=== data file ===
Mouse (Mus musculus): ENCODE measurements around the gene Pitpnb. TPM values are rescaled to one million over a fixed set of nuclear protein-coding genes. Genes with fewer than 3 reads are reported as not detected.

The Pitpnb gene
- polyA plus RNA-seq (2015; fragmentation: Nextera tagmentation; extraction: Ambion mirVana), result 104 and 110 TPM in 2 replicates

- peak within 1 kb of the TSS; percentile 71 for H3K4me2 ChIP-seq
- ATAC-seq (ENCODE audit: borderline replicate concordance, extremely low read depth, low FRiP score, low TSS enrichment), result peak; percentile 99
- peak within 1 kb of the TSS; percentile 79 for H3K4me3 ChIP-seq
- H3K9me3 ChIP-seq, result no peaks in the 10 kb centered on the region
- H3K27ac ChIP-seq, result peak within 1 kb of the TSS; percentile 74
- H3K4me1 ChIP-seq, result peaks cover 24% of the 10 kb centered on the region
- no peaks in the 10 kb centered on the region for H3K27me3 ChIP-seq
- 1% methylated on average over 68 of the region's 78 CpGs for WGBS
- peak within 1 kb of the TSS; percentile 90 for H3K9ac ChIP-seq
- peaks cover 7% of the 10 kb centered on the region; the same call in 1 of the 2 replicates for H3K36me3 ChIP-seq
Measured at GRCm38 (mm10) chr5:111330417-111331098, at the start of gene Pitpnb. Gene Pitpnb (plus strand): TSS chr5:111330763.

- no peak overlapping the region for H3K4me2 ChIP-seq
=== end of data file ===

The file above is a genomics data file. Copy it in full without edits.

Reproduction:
Mouse (Mus musculus): ENCODE measurements around the gene Pitpnb. TPM values are rescaled to one million over a fixed set of nuclear protein-coding genes. Genes with fewer than 3 reads are reported as not detected.

The Pitpnb gene
- polyA plus RNA-seq (2015; fragmentation: Nextera tagmentation; extraction: Ambion mirVana), result 104 and 110 TPM in 2 replicates

- peak within 1 kb of the TSS; percentile 71 for H3K4me2 ChIP-seq
- ATAC-seq (ENCODE audit: borderline replicate concordance, extremely low read depth, low FRiP score, low TSS enrichment), result peak; percentile 99
- peak within 1 kb of the TSS; percentile 79 for H3K4me3 ChIP-seq
- H3K9me3 ChIP-seq, result no peaks in the 10 kb centered on the region
- H3K27ac ChIP-seq, result peak within 1 kb of the TSS; percentile 74
- H3K4me1 ChIP-seq, result peaks cover 24% of the 10 kb centered on the region
- no peaks in the 10 kb centered on the region for H3K27me3 ChIP-seq
- 1% methylated on average over 68 of the region's 78 CpGs for WGBS
- peak within 1 kb of the TSS; percentile 90 for H3K9ac ChIP-seq
- peaks cover 7% of the 10 kb centered on the region; the same call in 1 of the 2 replicates for H3K36me3 ChIP-seq
Measured at GRCm38 (mm10) chr5:111330417-111331098, at the start of gene Pitpnb. Gene Pitpnb (plus strand): TSS chr5:111330763.

- no peak overlapping the region for H3K4me2 ChIP-seq